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dc.contributor.convenorJulianna Cheek, Wendy Moyleen_AU
dc.contributor.authorWright, Owenen_US
dc.contributor.authorParry, Kennethen_US
dc.contributor.editorJanice Morseen_US
dc.date.accessioned2017-05-03T11:25:38Z
dc.date.available2017-05-03T11:25:38Z
dc.date.issued2006en_US
dc.date.modified2007-09-06
dc.identifier.urihttp://hdl.handle.net/10072/14715
dc.description.abstractGrounded theory analysis ultimately derives a core category that explains a phenomenon under investigation (Glaser, 1992; Glaser & Strauss, 1967; Goulding, 2002). Historically these core categories are a single expression of a social process, representing a specific behaviour of an individual occurring over time. While grounded theory has traditionally been used by sociologists to investigate social processes within traditional contexts, contemporary exceptions are apparent. These exceptions have re-focussed grounded theory into areas such as management, marketing, strategic alliances and consumer behaviour (Goulding, 2002; Locke, 2001). The connecting similarity between these studies and traditional grounded theory is the focus on action/interaction between individuals, continuing the notion of a social process. Grounded theory analysis progressively integrates and saturates these interactive processes. The categories are then scrutinised and tested for any linkages so that higher levels of abstraction emerge until one overarching social process emerges which links all lower level concepts. This final category is known as a basic social process (Parry, 2004). While grounded theory has traditionally focussed on the interaction and social influence between individuals, the notion of applying the same method to inter-organisational (or brand) behaviour appears to be possible when logic is applied. An analogy is drawn between a basic social process and a superordinate organisational process; both being representations of influence over time. This argument therefore posits that many individuals, working in conjunction, directly influence an organisation to interact with other organisations at a macro level. Hence, if the 'mind' of an organisation could be derived in a similar fashion to that of an individual, grounded theory appears to be applicable. These definitions can be linked and appear to support an argument that an organisation's behaviour could be observed from a combination of individuals' actions and that subsequently action/interaction between organisations could take place. It is important to note that this concept of social process does not exclude the incorporation of psychological, structural or cultural constructs. Therefore, this paper is concerned with inter-organisational relationships and the subsequent incorporation of this strategy into grounded theory analysis.en_US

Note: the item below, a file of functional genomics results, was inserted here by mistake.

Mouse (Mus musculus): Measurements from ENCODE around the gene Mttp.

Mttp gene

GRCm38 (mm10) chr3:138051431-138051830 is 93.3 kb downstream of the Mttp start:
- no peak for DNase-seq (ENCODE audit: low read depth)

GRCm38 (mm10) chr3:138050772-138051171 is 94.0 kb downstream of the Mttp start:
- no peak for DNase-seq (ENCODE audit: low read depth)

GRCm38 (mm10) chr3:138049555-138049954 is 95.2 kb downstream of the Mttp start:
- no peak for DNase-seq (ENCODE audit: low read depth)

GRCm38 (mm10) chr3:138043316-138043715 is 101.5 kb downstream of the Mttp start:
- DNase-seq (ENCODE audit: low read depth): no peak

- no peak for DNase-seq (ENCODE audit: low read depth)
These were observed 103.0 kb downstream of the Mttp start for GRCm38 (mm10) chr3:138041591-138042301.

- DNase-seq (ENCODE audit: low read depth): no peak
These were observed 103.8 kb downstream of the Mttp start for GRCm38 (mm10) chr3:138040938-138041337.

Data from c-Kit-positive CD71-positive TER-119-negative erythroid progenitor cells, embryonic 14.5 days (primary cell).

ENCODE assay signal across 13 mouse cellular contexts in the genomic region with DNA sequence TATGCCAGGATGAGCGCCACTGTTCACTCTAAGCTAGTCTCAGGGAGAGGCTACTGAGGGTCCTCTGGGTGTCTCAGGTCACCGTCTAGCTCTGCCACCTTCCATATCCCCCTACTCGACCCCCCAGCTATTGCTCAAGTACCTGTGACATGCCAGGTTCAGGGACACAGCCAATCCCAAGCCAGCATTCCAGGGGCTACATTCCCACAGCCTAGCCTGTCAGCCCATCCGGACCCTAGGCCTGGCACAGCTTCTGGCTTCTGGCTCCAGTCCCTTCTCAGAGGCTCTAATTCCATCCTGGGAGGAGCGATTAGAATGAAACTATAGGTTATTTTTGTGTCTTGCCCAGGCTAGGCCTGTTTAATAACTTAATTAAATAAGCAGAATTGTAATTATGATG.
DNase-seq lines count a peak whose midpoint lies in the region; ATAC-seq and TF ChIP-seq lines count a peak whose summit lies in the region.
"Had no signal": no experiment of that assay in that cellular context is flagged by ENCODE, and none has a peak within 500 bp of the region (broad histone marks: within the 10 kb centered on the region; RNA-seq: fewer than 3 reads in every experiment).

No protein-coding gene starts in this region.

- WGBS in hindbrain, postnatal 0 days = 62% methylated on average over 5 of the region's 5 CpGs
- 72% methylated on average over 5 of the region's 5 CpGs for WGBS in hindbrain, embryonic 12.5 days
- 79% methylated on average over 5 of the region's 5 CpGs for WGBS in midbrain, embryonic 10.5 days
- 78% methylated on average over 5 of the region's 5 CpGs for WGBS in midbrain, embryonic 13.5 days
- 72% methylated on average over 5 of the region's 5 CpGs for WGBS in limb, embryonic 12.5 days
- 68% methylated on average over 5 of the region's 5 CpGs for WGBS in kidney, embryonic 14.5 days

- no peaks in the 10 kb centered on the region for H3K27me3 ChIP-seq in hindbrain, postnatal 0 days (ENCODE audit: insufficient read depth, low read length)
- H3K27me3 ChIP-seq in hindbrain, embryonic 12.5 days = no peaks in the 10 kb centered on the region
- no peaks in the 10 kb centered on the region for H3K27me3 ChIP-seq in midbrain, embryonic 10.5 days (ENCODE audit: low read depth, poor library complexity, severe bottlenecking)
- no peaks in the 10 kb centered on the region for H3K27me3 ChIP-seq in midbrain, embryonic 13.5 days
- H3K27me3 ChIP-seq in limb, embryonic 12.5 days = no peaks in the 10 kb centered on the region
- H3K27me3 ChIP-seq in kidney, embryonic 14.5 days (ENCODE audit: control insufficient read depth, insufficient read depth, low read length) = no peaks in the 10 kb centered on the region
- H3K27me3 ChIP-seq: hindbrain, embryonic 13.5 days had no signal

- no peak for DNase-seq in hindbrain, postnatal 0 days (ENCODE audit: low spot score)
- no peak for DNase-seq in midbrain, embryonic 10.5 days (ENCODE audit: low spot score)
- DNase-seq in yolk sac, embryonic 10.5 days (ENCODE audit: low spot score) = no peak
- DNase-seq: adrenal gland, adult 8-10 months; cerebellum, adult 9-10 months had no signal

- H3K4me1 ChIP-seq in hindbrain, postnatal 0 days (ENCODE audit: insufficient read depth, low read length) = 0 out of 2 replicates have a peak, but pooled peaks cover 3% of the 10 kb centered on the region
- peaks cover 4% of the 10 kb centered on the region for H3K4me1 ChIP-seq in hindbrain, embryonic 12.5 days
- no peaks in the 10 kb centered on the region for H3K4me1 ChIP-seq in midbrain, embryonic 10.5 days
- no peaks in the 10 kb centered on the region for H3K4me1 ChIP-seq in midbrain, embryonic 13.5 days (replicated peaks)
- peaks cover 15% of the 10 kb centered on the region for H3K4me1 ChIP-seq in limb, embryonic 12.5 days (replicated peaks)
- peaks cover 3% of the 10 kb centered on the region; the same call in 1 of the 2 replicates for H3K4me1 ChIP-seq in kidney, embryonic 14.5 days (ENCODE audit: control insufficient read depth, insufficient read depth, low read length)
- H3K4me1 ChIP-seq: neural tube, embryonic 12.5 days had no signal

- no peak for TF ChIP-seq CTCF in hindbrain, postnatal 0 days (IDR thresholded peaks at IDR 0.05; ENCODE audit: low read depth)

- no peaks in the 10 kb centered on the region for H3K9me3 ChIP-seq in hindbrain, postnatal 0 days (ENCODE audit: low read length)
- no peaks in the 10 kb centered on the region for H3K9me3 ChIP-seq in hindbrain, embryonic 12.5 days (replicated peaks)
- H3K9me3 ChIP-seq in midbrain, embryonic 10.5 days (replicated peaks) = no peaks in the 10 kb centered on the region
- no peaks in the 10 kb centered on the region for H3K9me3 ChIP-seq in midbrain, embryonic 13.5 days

dc.description.publicationstatusYesen_AU
dc.languageEnglishen_US
dc.language.isoen_AU
dc.publisherUniversity of Albertaen_US
dc.publisher.placeAlberta, Canadaen_US
dc.relation.ispartofstudentpublicationYen_AU
dc.relation.ispartofconferencenameAdvances in Qualitative Methodsen_US
dc.relation.ispartofconferencetitle7th International Iinstitute for Qualitative Methodology Conference Advances in Qualitative Methods 13-15 July 2006en_US
dc.relation.ispartofdatefrom2006-07-13en_US
dc.relation.ispartofdateto2006-07-16en_US
dc.relation.ispartoflocationSurfers Paradise, Queenslanden_US
dc.rights.retentionYen_AU
dc.subject.fieldofresearchcode350204en_US
dc.titleBasic Social Process to Strategic Organisational Process: Grounded Theory Developmenten_US
dc.typeConference outputen_US
dc.type.descriptionE3 - Conference Publications (Extract Paper)en_US
dc.type.codeE - Conference Publicationsen_US
gro.facultyGriffith Business School, Department of Marketingen_US
gro.date.issued2006
gro.hasfulltextNo Full Text


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